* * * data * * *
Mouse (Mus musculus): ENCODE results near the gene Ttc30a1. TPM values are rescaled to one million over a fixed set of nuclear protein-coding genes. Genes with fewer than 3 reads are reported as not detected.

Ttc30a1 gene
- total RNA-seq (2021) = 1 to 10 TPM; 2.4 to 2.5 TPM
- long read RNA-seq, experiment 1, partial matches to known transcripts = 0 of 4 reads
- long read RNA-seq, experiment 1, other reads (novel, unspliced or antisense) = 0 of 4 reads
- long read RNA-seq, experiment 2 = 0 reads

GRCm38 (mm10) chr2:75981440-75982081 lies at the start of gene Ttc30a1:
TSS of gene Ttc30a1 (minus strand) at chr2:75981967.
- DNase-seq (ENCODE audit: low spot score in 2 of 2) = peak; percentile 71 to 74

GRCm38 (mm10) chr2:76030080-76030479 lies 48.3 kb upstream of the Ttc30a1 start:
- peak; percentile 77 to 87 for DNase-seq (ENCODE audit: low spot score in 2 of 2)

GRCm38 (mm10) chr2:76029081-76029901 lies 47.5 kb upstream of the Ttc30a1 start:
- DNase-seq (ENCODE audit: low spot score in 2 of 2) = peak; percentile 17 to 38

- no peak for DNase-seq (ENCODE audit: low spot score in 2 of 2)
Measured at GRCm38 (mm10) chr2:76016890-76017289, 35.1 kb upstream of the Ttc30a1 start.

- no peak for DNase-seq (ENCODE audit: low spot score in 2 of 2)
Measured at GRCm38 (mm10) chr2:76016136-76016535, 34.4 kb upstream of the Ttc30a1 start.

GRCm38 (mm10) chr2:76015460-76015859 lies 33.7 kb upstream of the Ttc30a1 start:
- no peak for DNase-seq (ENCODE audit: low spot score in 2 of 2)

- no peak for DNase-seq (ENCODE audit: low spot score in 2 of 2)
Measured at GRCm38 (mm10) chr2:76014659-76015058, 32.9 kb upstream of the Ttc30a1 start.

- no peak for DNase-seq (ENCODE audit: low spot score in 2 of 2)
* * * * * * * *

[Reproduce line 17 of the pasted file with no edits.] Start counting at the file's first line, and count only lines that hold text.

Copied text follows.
Measured at GRCm38 (mm10) chr2:76016136-76016535, 34.4 kb upstream of the Ttc30a1 start.